FOXBOROUGH, Mass. – For better or for worse, Diego Fagundez attracts attention. His precocious talents earned him a professional contract at age 15. His early contributions merited a contract extension from the New England Revolution just after he turned 18.
All of that scrutiny increases expectations on the promising forward. In a world where production always trumps potential, the pressure to thrive immediately is inevitable. Those demands conflict with how New England prefers to handle Fagundez's ongoing progression from Homegrown signing to first-team fixture.
“What you want fans to understand -- and really want soccer fans to understand -- is that this is a process,” Revolution coach Jay Heaps told MLSsoccer.com. “He's only 18. Literally, if he was in college, he might be starting his freshman year. We have to take that into account when we're traveling him, when we're giving him minutes, when we're asking him to finish high school and play professionally. There's a lot on his plate. I think that stuff, he handles well.”
It has taken Fagundez some time to reach this point. The past couple years have offered a significant education on and off the field. Under the direction of technical staffers and veteran teammates, Fagundez slowly but surely learned how to comport himself as a professional and place himself in the right position to succeed when he takes the field.
“I always listen to what they want me to do,” Fagundez said. “So whatever they're expecting me to do, I try to show them that I can do that. If coach Jay Heaps says to go try and score a goal like you did last year, then I step on the field and try to do that. It's simple things that we're trying to do. Different coaches have different things that they want players to do. You just have to listen to what they want me to do.”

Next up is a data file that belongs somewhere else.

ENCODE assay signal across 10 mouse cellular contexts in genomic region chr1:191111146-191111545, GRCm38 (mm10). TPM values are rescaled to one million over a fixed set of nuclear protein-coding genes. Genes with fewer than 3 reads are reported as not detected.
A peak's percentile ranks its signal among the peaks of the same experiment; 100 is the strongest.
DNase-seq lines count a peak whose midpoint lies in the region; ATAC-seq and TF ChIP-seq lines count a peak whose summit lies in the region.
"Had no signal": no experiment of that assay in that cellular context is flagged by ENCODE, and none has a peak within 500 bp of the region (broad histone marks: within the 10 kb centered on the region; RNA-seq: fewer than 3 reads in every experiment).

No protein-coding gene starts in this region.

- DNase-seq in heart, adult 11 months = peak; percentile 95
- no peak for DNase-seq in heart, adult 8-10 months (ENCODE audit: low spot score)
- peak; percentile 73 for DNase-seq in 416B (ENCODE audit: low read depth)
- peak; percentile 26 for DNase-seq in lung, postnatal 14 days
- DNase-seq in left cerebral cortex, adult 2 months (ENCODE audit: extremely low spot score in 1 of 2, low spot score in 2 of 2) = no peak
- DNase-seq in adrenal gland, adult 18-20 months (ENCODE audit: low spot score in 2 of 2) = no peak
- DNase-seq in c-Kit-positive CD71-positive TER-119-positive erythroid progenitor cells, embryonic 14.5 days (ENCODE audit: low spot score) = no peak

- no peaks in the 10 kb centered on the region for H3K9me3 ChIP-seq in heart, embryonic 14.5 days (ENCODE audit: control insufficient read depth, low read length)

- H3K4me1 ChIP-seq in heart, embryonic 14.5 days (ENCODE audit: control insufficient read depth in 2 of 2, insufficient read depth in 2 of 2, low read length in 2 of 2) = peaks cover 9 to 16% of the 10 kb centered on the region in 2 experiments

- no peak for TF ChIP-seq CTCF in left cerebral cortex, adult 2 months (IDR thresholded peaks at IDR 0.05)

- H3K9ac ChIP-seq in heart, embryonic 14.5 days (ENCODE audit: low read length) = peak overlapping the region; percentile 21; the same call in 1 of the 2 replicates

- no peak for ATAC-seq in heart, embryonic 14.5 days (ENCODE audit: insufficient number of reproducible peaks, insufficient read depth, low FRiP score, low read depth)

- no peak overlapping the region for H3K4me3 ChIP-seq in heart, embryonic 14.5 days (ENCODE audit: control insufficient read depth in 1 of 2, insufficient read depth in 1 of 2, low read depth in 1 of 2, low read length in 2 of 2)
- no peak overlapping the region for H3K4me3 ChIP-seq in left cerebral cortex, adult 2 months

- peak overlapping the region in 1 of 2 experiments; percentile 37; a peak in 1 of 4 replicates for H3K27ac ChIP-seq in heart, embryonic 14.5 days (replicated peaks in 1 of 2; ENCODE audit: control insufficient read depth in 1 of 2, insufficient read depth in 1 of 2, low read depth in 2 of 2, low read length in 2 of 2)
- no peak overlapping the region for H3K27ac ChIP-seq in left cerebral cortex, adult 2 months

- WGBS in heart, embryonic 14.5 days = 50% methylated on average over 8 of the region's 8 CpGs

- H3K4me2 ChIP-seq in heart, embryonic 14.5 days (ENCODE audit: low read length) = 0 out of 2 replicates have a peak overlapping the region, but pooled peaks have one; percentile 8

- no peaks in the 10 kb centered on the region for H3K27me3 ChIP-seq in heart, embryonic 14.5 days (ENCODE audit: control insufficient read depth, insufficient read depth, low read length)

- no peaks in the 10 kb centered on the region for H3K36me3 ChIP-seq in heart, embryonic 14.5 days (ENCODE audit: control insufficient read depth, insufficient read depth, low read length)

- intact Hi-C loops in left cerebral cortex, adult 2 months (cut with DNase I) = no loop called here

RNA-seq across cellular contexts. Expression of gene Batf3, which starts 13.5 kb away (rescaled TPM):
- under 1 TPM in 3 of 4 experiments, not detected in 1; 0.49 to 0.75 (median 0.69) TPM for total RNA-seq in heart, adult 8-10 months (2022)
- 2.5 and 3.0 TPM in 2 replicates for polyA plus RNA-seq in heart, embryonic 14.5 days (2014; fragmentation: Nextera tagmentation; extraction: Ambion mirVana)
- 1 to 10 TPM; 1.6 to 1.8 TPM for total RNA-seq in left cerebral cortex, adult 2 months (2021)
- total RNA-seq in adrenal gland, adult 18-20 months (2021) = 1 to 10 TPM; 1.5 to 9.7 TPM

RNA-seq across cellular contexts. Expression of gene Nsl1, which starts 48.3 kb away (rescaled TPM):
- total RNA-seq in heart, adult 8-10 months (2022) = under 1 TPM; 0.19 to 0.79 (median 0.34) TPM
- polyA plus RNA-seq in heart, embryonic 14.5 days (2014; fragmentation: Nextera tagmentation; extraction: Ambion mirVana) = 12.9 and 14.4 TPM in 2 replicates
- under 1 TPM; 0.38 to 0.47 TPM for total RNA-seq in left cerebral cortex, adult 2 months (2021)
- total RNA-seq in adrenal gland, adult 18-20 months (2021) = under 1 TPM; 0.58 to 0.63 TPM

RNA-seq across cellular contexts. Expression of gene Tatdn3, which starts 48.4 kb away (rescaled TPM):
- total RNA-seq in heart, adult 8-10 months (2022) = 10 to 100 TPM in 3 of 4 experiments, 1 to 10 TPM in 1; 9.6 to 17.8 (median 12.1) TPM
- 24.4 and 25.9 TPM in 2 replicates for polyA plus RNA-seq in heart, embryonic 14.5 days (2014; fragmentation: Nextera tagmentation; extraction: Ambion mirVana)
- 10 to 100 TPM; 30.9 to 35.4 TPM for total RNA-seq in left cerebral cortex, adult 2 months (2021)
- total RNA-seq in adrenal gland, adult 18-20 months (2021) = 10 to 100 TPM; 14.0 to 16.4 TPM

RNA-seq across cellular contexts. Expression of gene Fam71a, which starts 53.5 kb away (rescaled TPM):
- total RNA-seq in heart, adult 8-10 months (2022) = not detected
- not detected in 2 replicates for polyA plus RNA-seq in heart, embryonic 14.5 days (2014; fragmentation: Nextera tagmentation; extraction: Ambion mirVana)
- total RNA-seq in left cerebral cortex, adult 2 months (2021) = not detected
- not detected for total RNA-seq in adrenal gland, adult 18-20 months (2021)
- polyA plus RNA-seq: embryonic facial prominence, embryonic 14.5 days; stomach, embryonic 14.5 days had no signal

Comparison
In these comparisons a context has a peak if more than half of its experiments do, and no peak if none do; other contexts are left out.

Fagundez's desire to accept guidance led him to alter his approach to the game during the offseason. He committed himself to staying in shape. He hired a personal trainer. He outlined his goals – making a greater mark, obtaining regular playing time – and placed himself in a position to pursue them ardently. Heaps said he has noticed the difference so far this season.
Journey to Excellence - Diego Fagundez
“He's just 18,” Heaps said. “There are ups and downs. What we've asked of him this year is to come back with a professional mentality. He certainly has. We ask a lot of him, being so young. But, at the same time, he gets better every time he steps on the field. There will be forward and backward movement in terms of where he develops, but he has the mentality now of being a professional and being in an environment where we expect him to take care of his body. You can see the strides he's making.”
The decision to offer Fagundez a new contract represents a sign of faith in his ability to continue his development over the next few years. He will do so under the bright spotlight created by excelling at such an early age and playing for his local club, but Revolution general manager Michael Burns remains confident that he will exceed all of the expectations placed upon him in due course.
“Without a doubt, a large part of the reason behind this was because of the potential we do see in him,” Burns said. “We also try to manage the expectations everyone else has of him because he's in a very unique situation. He's the only player still taking high school classes and getting his high school degree. That – on top of being a professional player – we try to manage as best we can.
"For sure, we think he's got an enormous amount of potential and ability. That's a large part of why we sat down and tried to get something done with him.”